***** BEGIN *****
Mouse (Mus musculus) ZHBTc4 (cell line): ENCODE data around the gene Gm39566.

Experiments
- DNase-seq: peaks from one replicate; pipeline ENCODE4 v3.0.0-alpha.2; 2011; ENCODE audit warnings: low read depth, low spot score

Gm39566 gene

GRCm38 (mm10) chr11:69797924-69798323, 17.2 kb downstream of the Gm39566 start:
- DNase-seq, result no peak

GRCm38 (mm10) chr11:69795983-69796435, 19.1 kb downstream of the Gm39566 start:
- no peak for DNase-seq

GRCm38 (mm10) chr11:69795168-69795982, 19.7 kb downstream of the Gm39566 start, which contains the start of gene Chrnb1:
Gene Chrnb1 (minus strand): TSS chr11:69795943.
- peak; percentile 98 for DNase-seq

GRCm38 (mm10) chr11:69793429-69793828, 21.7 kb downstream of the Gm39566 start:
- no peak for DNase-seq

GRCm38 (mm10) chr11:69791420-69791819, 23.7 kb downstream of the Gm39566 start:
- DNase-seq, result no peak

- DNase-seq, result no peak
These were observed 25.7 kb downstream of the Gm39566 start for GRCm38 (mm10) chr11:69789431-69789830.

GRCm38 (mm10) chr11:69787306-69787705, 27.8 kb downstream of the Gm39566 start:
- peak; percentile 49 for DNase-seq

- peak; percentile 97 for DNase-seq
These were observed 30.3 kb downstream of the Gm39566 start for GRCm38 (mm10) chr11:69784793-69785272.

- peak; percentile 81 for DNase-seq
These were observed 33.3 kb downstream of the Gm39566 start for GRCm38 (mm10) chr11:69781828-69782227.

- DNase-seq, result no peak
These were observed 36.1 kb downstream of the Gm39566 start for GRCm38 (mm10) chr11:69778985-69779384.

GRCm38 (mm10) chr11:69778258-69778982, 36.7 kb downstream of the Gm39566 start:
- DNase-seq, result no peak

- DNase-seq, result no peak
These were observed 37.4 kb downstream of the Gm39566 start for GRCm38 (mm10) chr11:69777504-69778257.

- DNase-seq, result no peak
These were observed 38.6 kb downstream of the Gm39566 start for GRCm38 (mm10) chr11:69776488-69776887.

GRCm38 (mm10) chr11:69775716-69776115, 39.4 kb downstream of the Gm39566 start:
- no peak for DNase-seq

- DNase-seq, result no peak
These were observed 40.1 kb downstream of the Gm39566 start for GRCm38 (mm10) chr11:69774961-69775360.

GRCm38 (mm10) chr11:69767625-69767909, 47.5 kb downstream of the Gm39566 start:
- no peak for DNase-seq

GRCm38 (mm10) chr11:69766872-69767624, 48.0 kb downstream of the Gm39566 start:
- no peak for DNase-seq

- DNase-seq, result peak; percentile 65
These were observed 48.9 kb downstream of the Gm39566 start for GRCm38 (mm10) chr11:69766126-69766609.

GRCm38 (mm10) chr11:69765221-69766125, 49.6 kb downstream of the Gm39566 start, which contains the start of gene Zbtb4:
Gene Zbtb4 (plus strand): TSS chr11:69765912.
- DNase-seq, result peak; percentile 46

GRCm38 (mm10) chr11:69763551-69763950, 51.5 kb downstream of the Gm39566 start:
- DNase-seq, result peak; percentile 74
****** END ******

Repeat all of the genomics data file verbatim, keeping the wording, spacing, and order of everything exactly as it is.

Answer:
Mouse (Mus musculus) ZHBTc4 (cell line): ENCODE data around the gene Gm39566.

Experiments
- DNase-seq: peaks from one replicate; pipeline ENCODE4 v3.0.0-alpha.2; 2011; ENCODE audit warnings: low read depth, low spot score

Gm39566 gene

GRCm38 (mm10) chr11:69797924-69798323, 17.2 kb downstream of the Gm39566 start:
- DNase-seq, result no peak

GRCm38 (mm10) chr11:69795983-69796435, 19.1 kb downstream of the Gm39566 start:
- no peak for DNase-seq

GRCm38 (mm10) chr11:69795168-69795982, 19.7 kb downstream of the Gm39566 start, which contains the start of gene Chrnb1:
Gene Chrnb1 (minus strand): TSS chr11:69795943.
- peak; percentile 98 for DNase-seq

GRCm38 (mm10) chr11:69793429-69793828, 21.7 kb downstream of the Gm39566 start:
- no peak for DNase-seq

GRCm38 (mm10) chr11:69791420-69791819, 23.7 kb downstream of the Gm39566 start:
- DNase-seq, result no peak

- DNase-seq, result no peak
These were observed 25.7 kb downstream of the Gm39566 start for GRCm38 (mm10) chr11:69789431-69789830.

GRCm38 (mm10) chr11:69787306-69787705, 27.8 kb downstream of the Gm39566 start:
- peak; percentile 49 for DNase-seq

- peak; percentile 97 for DNase-seq
These were observed 30.3 kb downstream of the Gm39566 start for GRCm38 (mm10) chr11:69784793-69785272.

- peak; percentile 81 for DNase-seq
These were observed 33.3 kb downstream of the Gm39566 start for GRCm38 (mm10) chr11:69781828-69782227.

- DNase-seq, result no peak
These were observed 36.1 kb downstream of the Gm39566 start for GRCm38 (mm10) chr11:69778985-69779384.

GRCm38 (mm10) chr11:69778258-69778982, 36.7 kb downstream of the Gm39566 start:
- DNase-seq, result no peak

- DNase-seq, result no peak
These were observed 37.4 kb downstream of the Gm39566 start for GRCm38 (mm10) chr11:69777504-69778257.

- DNase-seq, result no peak
These were observed 38.6 kb downstream of the Gm39566 start for GRCm38 (mm10) chr11:69776488-69776887.

GRCm38 (mm10) chr11:69775716-69776115, 39.4 kb downstream of the Gm39566 start:
- no peak for DNase-seq

- DNase-seq, result no peak
These were observed 40.1 kb downstream of the Gm39566 start for GRCm38 (mm10) chr11:69774961-69775360.

GRCm38 (mm10) chr11:69767625-69767909, 47.5 kb downstream of the Gm39566 start:
- no peak for DNase-seq

GRCm38 (mm10) chr11:69766872-69767624, 48.0 kb downstream of the Gm39566 start:
- no peak for DNase-seq

- DNase-seq, result peak; percentile 65
These were observed 48.9 kb downstream of the Gm39566 start for GRCm38 (mm10) chr11:69766126-69766609.

GRCm38 (mm10) chr11:69765221-69766125, 49.6 kb downstream of the Gm39566 start, which contains the start of gene Zbtb4:
Gene Zbtb4 (plus strand): TSS chr11:69765912.
- DNase-seq, result peak; percentile 46

GRCm38 (mm10) chr11:69763551-69763950, 51.5 kb downstream of the Gm39566 start:
- DNase-seq, result peak; percentile 74